You foolish Galatians! Who has bewitched you? It was before your eyes that Jesus Christ was publicly exhibited as crucified! The only thing I want to learn from you is this: Did you receive the Spirit by doing the works of the law or by believing what you heard? Are you so foolish? Having started with the Spirit, are you now ending with the flesh? Did you experience so much for nothing? — if it really was for nothing. Well then, does God supply you with the Spirit and work miracles among you by your doing the works of the law, or by your believing what you heard? Just as Abraham “believed God, and it was reckoned to him as righteousness,” so, you see, those who believe are the descendants of Abraham. And the scripture, foreseeing that God would justify the Gentiles by faith, declared the gospel beforehand to Abraham, saying, “All the Gentiles shall be blessed in you.” For this reason, those who believe are blessed with Abraham who believed.Galatians 3:1-9
When I was still in grade school, one of the songs we sang in Sunday school and vacation bible school was “Father Abraham.” The song was a a few short verses, and went like this:
“Father Abraham had many sons.Father Abraham
Many sons had Father Abraham.
And I am one of them.
And so are you.
Many Sons had Father Abraham.
So let’s just praise the Lord.”
Granted, the language might need some updating to be a bit more inclusive, but the simple truth that was passed on to little ones like me and my friends was that we were part of the tribe of Abraham, part of his spiritual family, brought about by the promise that God had made to Abraham. And this truth is what Paul is trying to convey to the people of Galatia. He is continuing the argument he began with the story of Peter failing to live up to his own convictions, attempting to show the difference between faith and works.
The reason Paul is so perplexed by the Galatians is that they had already understood that they were accepted as members of God’s family, and that this status as members of the family was attained through their belief in Jesus as the Messiah. And so now, when people come along telling them that they need to first become Jews and follow all the rules and regulations of the Jewish faith before they can consider themselves followers of Christ, Paul thinks that they must be bewitched. What else could explain going from already being accepted in the family of God to suddenly trying to attain something they already had by doing work that they didn’t need to do? “Mind-boggling. It must be that someone has put a spell on them.”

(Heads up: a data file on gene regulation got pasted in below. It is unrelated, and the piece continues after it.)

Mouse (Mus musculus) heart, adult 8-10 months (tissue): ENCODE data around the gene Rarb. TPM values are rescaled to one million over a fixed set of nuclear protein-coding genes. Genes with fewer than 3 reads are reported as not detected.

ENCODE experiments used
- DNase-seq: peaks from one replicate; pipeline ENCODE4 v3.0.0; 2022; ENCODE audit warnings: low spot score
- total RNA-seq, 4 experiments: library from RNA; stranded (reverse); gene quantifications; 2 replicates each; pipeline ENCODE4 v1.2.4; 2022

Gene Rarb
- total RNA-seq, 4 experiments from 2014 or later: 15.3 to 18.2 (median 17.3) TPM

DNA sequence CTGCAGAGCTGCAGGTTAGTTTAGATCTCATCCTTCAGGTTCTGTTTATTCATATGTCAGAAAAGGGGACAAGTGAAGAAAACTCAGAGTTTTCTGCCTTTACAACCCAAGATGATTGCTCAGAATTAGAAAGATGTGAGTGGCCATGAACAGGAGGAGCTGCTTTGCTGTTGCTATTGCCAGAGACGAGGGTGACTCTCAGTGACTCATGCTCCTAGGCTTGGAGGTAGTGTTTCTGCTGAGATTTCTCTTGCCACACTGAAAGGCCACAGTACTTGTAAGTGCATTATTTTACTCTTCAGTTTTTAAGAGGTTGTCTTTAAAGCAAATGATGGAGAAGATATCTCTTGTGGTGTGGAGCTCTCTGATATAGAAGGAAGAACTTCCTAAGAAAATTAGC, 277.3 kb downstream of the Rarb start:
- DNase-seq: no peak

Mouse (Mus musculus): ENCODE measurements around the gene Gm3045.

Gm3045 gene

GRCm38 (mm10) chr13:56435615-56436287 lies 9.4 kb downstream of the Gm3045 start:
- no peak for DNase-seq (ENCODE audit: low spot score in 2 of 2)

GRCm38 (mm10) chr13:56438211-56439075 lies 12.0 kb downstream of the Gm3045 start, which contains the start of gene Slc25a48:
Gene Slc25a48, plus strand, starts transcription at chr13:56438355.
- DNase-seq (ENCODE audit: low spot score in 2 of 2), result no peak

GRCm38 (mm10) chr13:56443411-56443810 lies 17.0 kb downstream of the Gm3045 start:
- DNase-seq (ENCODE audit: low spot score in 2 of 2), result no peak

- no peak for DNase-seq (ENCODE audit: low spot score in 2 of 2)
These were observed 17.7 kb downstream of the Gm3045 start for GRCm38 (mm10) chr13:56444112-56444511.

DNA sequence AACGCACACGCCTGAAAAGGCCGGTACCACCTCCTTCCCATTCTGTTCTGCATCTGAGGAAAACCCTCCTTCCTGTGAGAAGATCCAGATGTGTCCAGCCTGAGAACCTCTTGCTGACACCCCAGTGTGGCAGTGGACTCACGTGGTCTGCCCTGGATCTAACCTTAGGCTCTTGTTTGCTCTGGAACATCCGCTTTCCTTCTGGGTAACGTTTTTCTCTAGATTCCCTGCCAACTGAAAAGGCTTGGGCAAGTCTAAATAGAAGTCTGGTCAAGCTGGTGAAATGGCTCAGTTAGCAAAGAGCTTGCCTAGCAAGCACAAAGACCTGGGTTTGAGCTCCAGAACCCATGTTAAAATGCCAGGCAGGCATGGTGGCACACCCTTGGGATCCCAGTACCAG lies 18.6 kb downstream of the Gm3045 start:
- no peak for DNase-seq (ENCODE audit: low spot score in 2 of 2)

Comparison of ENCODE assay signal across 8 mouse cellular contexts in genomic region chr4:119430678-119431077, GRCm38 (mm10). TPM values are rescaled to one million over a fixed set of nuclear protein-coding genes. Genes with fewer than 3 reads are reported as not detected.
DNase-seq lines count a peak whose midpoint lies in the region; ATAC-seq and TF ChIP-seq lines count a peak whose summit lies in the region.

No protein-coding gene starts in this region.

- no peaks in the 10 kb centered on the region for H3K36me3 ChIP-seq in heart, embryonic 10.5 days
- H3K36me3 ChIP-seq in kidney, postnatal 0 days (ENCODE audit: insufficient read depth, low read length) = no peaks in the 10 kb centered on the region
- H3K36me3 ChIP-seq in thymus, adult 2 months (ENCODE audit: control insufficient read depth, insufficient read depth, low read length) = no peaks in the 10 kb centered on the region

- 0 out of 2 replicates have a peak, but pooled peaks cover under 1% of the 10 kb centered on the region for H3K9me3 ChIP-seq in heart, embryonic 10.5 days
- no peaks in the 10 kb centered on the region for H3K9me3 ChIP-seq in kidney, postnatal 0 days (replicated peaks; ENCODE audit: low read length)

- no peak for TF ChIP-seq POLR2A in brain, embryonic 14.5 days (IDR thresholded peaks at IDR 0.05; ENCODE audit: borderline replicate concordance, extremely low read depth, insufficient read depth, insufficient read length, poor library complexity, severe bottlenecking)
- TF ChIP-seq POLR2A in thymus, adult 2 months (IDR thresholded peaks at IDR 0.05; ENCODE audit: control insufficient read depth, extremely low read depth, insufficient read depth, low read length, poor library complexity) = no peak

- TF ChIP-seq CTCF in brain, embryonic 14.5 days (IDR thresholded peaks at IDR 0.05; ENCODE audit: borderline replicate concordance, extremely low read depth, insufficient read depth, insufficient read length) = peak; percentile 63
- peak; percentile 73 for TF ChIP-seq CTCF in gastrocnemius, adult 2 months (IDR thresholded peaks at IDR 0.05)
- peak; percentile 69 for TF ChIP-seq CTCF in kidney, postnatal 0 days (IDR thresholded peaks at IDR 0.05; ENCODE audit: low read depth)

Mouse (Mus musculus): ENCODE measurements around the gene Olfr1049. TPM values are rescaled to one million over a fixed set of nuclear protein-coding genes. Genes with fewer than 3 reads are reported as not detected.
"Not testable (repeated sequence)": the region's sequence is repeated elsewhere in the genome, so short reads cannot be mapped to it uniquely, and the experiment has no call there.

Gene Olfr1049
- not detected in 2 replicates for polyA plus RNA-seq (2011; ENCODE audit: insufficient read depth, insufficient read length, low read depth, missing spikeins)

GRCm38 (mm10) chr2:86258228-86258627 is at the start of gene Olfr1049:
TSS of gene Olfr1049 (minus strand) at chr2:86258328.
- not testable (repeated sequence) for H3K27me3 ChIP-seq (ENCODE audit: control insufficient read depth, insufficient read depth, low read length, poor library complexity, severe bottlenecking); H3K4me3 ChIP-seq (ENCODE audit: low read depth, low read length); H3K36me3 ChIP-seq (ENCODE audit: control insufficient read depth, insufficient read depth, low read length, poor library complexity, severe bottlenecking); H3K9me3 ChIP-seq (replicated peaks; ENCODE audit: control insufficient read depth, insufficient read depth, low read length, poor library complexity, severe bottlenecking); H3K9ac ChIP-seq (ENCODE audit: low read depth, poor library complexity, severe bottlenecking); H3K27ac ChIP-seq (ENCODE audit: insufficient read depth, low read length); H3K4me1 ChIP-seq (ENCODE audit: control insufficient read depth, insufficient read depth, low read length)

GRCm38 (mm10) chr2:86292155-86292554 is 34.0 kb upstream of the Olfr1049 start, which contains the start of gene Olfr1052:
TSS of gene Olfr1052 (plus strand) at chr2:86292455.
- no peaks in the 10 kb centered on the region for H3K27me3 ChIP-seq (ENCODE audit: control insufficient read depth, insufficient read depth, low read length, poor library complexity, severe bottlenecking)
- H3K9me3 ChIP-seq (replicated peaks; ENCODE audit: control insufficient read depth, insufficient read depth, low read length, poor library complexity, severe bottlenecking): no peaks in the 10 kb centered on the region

But why bring up Abraham at all? N.T. Wright, and others, think that those demanding the gentiles follow the Jewish law were probably throwing around Abraham’s name, because God had made the covenant with Abraham, and had demanded circumcision as part of that covenant (Genesis 17). This would seem like a logical argument, and would explain why they are demanding that everyone need to get circumcised. But Paul reminds them that not even Abraham had been circumcised only after God had deemed him righteous (Genesis 15:1-6). So it was not works that justified Abram in the eyes of God, but his faith in God’s promise of his future lineage that did so.
And if that wasn’t enough to remind the Galatians that they were already justified before God through their faith and belief in the work of the messiah, then Paul throws in an extra little reminder: God had promised that all nations would be blessed through Abraham (“or all gentiles shall be blessed in you”). This really draws home Paul’s argument, that even from the beginning of the covenant, God had the gentiles in mind. God had planned that the sons of Abraham would be the people from whom would come the blessing that would save the world (Genesis 22:1-18). And, if we follow the opening recitations of lineage in the Gospel according to Matthew, we see that Jesus, the Christ, was in the direct lineage of Abraham. And from him came the salvation of the world; through him all nations were blessed; through him all gentiles were blessed and became children of Abraham.